Ofsted

Why ‘outstanding’ leaders must prioritise pupil wellbeing

New research points to a link between ‘outstanding’ ratings and poorer pupil wellbeing. Daniel Muijs sets out what that means for school leaders

New research points to a link between ‘outstanding’ ratings and poorer pupil wellbeing. Daniel Muijs sets out what that means for school leaders

4 Dec 2021, 5:00

Alongside the national focus on academic catch-up after the school closures forced by Covid, there has rightly been concern about the impact of the pandemic on children and young people’s mental health. It goes without saying that helping them through the recovery requires us to focus on both, and recent research examining pupil wellbeing has highlighted some new trends which school and trust leaders should heed.

Edurio’s Pupil Learning and Wellbeing Review, which I helped to co-write, is a survey of 45,000 pupils in English schools. The report underlines serious, if not surprising, concerns across a number of areas of pupil wellbeing, not least that less than half of pupils (47 per cent) reported that they had been feeling well overall, and a similar proportion reported feeling stressed and overworked.

However, it also highlights some interesting links between a pupil’s wellbeing and their school’s Ofsted rating. Among pupils at schools rated ‘outstanding’, scores were worse than for those pupils at schools judged ‘good’ or ‘requires improvement’. The review found that respondents at ’outstanding’ schools felt more stressed, slept less well and were more likely to feel overworked.

To conclude that ’outstanding’ schools are causing lower wellbeing based on this research alone would go beyond what this evidence tells us. However, the research conducted by Edurio and the subsequent analysis that I was involved in have identified a link, and this should be seen as a starting point. The research is designed to highlight potential areas for concern, and act as a step on the journey to building better schools, where children and young people can thrive.

Pupils at ‘outstanding’ schools felt more stressed and slept less well

So these findings should give school leaders pause for thought and prompt further investigation. One might conclude that these differences are based on pressure put on pupils at ‘outstanding’ schools to excel academically. This could come from the school itself, looking to maintain high standards and outcomes, or it could come from parents, who may have chosen their homes based on the opportunity to get their children into ’outstanding’ schools. Perhaps pupils need support in developing the resilience to deal with increased pressure, or fear of failure, that comes with these higher expectations. In all cases, we have a choice to treat either the cause or the symptoms.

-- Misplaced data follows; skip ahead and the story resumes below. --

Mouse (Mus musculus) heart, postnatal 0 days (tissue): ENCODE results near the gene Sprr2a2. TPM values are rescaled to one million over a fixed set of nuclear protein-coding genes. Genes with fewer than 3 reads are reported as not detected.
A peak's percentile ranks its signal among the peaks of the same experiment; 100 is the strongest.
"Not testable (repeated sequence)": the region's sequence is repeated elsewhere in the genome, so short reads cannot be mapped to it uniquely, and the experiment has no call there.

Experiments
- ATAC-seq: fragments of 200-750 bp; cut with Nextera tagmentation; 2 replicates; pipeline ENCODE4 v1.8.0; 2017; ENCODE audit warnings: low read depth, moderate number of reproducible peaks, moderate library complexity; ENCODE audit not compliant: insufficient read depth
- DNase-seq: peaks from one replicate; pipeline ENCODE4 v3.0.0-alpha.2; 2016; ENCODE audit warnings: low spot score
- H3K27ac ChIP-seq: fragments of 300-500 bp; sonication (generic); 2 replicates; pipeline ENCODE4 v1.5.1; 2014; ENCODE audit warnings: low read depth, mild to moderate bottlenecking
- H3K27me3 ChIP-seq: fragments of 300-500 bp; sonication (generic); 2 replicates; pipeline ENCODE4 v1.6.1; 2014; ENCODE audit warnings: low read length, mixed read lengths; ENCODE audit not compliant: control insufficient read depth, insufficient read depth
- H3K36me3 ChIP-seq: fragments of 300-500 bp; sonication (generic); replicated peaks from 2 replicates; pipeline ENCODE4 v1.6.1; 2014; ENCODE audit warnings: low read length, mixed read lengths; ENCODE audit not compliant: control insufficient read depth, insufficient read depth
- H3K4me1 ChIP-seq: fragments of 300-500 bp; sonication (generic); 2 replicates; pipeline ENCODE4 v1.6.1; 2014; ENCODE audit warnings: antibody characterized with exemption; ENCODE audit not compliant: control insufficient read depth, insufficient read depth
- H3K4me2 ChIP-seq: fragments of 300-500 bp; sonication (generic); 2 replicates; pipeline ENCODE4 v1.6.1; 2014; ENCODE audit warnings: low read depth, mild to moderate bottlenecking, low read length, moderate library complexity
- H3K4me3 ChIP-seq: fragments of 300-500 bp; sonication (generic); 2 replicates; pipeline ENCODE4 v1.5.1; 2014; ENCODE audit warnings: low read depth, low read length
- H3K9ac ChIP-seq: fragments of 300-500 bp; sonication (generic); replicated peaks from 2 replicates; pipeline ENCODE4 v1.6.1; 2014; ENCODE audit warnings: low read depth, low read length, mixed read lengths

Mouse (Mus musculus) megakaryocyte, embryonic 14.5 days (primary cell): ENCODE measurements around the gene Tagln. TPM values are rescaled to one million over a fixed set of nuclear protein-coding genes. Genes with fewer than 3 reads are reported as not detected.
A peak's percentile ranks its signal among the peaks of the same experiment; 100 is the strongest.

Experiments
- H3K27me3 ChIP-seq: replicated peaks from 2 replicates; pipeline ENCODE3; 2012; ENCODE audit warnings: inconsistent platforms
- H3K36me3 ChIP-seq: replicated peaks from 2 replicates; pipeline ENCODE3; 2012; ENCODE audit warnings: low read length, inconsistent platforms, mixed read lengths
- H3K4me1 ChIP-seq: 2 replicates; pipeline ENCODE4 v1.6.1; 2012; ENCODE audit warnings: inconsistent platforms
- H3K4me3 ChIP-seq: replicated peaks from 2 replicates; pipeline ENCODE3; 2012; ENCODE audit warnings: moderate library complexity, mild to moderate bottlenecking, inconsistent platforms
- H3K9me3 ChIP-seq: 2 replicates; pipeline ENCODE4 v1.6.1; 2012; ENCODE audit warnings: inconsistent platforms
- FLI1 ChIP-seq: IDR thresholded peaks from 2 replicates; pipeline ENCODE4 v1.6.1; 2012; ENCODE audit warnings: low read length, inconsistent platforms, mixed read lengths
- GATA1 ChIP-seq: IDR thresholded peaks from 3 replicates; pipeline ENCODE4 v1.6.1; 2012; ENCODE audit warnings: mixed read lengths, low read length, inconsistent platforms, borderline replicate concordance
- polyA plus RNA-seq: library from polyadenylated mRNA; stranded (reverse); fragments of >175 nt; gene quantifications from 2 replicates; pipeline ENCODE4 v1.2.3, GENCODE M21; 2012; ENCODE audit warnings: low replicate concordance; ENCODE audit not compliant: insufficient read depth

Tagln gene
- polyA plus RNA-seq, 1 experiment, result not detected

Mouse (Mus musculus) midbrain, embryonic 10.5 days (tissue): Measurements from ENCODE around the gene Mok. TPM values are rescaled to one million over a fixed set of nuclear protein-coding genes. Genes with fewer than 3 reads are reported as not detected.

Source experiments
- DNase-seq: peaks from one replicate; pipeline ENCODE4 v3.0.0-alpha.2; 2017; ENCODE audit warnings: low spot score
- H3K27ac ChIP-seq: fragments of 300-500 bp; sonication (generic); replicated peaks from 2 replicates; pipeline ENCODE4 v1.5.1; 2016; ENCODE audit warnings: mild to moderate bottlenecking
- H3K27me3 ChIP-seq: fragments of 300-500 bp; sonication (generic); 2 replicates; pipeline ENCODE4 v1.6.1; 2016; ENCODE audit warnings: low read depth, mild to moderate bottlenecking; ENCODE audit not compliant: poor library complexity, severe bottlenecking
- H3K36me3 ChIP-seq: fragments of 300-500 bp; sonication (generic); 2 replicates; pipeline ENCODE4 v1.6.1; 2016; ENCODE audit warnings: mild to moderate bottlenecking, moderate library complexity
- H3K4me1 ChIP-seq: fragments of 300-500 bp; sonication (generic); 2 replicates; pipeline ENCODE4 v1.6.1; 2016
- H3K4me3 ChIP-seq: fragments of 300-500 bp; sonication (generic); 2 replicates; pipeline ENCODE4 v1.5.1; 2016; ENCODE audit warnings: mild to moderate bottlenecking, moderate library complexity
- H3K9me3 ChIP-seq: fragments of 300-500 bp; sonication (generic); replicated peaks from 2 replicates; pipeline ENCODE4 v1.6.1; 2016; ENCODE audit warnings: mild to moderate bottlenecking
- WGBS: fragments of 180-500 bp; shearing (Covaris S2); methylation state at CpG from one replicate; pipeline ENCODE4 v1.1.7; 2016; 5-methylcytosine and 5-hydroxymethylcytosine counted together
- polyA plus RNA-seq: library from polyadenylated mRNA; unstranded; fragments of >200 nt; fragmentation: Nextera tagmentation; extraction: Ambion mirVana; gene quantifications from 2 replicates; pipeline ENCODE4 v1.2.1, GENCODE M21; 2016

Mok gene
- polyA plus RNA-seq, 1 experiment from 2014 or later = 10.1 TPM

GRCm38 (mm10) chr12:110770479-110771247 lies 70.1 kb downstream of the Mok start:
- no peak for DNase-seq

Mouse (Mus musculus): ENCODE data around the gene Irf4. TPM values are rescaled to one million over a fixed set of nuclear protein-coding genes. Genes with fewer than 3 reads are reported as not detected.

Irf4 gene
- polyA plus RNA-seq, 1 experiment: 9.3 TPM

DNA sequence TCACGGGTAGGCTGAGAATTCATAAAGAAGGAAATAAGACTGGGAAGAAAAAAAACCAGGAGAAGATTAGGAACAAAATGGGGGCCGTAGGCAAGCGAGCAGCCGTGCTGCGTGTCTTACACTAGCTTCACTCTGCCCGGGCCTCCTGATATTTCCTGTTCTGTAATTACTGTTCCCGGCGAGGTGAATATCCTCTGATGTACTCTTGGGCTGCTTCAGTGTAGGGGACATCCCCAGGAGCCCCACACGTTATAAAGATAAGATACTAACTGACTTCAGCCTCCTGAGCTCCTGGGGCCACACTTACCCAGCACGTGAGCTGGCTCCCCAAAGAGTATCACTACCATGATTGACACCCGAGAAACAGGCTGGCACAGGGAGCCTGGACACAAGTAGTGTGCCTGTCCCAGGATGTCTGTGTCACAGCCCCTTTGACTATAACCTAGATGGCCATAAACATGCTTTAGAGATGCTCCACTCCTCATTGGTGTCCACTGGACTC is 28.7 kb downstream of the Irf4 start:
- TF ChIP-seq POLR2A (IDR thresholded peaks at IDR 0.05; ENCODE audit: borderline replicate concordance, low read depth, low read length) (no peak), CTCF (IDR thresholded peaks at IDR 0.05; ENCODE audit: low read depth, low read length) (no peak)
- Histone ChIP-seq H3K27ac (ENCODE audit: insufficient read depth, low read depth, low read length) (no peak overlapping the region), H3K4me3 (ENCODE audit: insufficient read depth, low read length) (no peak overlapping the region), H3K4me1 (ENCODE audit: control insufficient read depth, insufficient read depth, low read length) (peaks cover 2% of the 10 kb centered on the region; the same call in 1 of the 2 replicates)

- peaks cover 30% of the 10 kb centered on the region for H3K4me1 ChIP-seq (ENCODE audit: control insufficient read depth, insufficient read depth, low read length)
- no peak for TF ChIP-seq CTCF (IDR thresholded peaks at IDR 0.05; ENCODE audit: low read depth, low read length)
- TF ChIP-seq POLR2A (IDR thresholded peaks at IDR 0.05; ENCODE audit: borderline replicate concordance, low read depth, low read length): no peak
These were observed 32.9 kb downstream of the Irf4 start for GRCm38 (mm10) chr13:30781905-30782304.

However, it is also important to note that until recently, many ’outstanding’ schools were exempt from inspection, and were not inspected for many years. Now this is changing, and the expectation is that some schools currently rated ‘outstanding’ will not receive the same verdict.

Interestingly, the increased stress and associated factors do not seem to impact how pupils at ‘outstanding’ schools feel about their school ̶ they are more likely to be happy at their school, and more likely to recommend their school than their peers at schools rated ‘requires improvement’. Although this is encouraging, and perhaps driven by the pride they have in their school’s performance, it needs to be viewed within the context of the report’s wider findings.

I would urge leaders of ’outstanding’ schools to take a look at their wellbeing provision and their overall organisational culture. What are the behaviours that are rewarded in your school? Is attainment the most important metric you track? If this is the case, is it possible that pupils are becoming blinkered? Are they seeing academic success as their only goal, and anything outside that a distraction or detraction from the overall objective?

It’s important that pupils know that their attainment is a very important piece of a bigger puzzle, but not the be all and end all of their education. The range of skills that they are building should include resilience, confidence and other broader capabilities that prepare them for life after school and, indeed, for life after Covid.

The end of the pandemic may seem further away again after the past week’s news, but that is precisely why no school’s focus on academic achievement should come at the expense of securing our pupils’ long-term wellbeing.



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